Ideas for Swimming Upstream(ing) with Online Church

Dr. James Emery White
Dr. James Emery White

asian family with baby watching church online on laptopPhoto Credit: ©GettyImages/twinsterphoto

According to the research of the Barna Group, one out of every three practicing Christians are not watching online church services during the COVID-19 lockdown.

Don’t hit the panic button just yet. It doesn’t mean they are leaving your church, much less the faith; they just aren’t watching you online.

And there might be a reason.

Hulu recently released findings detailing four different kinds of streamers. Among those who use various streaming services, whether Netflix or Disney+, their study revealed that people don’t use these services in any one common way. Further, each subgroup consists of different demographics with different psychographic traits.

Hulu Identified Four Groups of Streamers

Here are the four groups:

Therapeutic Streamers. This is the largest of the four groups, and consists of those who stream content as a way of decompressing. Their chosen content often has a nostalgia element. Think streaming Friends. Demographically, it’s the closest to the population as a whole.

Classic Streamers. This is the group who watches at set times with family, friends, or a partner as part of a daily routine. They are more likely to be married, and somewhat likely to be more affluent than the average.

Indulgent Streamers. Can you say “binge?" An indulgent streamer will take a weekend and race through an entire season, or multiple seasons, of a series. This group tends to skew older and is more likely to live alone.

Curated Streamers. The smallest of the four groups, these are the people who seek out series and movies that create or drive cultural conversation—a conversation they want to be able to engage. Demographically they are likely to be Generation Z.

Could There Be Differing Groups of Christian Streamers Online?

I would argue that it goes without saying. But let’s not consider them as different kinds of streamers so much as different kinds of “interactors” with streaming and, in particular, online services.

Here are four groups to consider:

The Dialed In. Barna’s research found that one out of every three are not following services online. But that means that two out of every three are. That’s the vast majority. However, that doesn’t mean they are watching your church’s offerings, even if it is the church of which they had been a part.

The Fatigued. Let’s face it, there is a serious case of online fatigue right now. Unplugging is in, and being online (at least as much as we were) is out. Unfortunately, many lump online services in with everything else they are purging.

The Needy. There are those who crave interpersonal interaction and the experience of in-person corporate worship. All Christians should embrace the importance of both, but there are some who consider it their life-support. Not only will they eschew online offerings as inadequate, they will seek out any and every church that is daring to open in order to experience what they so dearly miss.

The Disappointed. Finally, there are the disappointed. They faithfully went online, but the content, quality, and value was dismal.

Ideas for Each Group

Let’s see if we can combine the Hulu study and my own stab at the ways people are viewing online church services.

For the dialed in, give them what they miss. Give them as much of the service they loved as you can online. They are your “Classic Streamers.”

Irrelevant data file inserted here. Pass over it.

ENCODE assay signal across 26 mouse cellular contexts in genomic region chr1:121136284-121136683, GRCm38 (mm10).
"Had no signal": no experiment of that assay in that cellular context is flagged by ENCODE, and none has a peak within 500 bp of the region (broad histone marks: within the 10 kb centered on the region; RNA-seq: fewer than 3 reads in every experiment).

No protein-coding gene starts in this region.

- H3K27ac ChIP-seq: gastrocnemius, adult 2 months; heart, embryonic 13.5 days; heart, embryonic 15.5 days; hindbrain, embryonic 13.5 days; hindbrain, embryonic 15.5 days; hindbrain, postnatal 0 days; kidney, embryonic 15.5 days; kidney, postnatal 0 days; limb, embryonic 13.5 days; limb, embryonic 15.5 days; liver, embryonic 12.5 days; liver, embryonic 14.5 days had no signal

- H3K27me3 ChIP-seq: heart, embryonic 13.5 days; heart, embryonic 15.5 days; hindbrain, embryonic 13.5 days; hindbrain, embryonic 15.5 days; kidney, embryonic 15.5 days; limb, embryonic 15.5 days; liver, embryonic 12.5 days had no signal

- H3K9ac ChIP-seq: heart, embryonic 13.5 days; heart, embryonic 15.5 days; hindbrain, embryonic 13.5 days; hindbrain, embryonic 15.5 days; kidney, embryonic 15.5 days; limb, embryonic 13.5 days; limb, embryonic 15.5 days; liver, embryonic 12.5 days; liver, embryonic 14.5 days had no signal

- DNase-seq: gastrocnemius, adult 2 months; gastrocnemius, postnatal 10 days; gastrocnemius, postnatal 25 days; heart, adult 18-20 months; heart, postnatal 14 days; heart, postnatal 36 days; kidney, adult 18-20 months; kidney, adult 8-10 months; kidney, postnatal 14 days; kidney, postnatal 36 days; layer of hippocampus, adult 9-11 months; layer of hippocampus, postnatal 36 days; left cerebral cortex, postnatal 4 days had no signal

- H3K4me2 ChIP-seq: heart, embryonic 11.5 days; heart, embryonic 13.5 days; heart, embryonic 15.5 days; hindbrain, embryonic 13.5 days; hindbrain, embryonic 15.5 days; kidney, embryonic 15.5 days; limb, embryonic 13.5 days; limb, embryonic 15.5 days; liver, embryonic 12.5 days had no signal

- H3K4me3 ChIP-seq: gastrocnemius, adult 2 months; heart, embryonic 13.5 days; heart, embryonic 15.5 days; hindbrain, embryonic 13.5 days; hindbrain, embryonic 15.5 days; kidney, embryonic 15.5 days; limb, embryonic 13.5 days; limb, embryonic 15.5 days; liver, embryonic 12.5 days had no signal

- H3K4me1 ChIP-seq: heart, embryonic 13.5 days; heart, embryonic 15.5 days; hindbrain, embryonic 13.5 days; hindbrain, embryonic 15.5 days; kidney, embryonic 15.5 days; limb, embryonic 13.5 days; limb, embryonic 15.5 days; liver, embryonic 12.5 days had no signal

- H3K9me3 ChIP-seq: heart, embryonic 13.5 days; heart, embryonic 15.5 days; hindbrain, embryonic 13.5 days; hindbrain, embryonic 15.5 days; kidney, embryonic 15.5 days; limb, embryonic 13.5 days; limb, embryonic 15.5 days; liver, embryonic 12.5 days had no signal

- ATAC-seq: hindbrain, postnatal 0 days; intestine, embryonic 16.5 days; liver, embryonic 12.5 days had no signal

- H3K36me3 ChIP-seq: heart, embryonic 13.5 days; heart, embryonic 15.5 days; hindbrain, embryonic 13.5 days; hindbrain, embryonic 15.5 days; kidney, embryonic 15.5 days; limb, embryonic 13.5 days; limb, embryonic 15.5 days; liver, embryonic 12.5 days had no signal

For the fatigued, put on your leadership pants and cast the vision of elevating the importance of spiritual content. Yes, a little less “Baby Bum” might be good, but not less of what your church has to offer. Further, consider digging into your archives and providing some nostalgia that will warm their hearts, such as highlights from the recent past, or even a “best of” series in light of services and talks. In other words, care for your “Therapeutic Streamers.”

For the needy, try and offer as many physical experiences as you can. You may not be able to open, but you can offer alternative experiences that honor social distancing while allowing social interaction. Consider them your “Indulgent Streamers,” and the more you can combine the physical with the digital, the more the digital will serve.

For the disappointed, it’s not simply about quality, but relevance. Did you speak to the pandemic in light of issues related to hope and fear, faith and perseverance? Did you speak to the killing of George Floyd? If you didn’t, you added to the disappointment and lost the “Curated Streamers.”

We’re all swimming upstream these days, or more to the point,

…swimming upstreaming. 

Sources

Garth Franklin, “Study: There Are Four Kinds of Streamers,” Dark Horizons, July 21, 2020, read online.

Brandon Showalter, “One Third of Practicing Christians Not Watching Online Church Services During COVID-19 Lockdown: Barna,” The Christian Post, July 12, 2020, read online.


James Emery White is the founding and senior pastor of Mecklenburg Community Church in Charlotte, NC, and the ranked adjunct professor of theology and culture at Gordon-Conwell Theological Seminary, where he also served as their fourth president. His newest book, Christianity for People Who Aren’t Christians: Uncommon Answers to Common Questions, is now available on Amazon or at your favorite bookseller. To enjoy a free subscription to the Church & Culture blog, visit ChurchAndCulture.org, where you can view past blogs in our archive and read the latest church and culture news from around the world. Follow Dr. White on Twitter, Facebook and Instagram


Originally published August 03, 2020.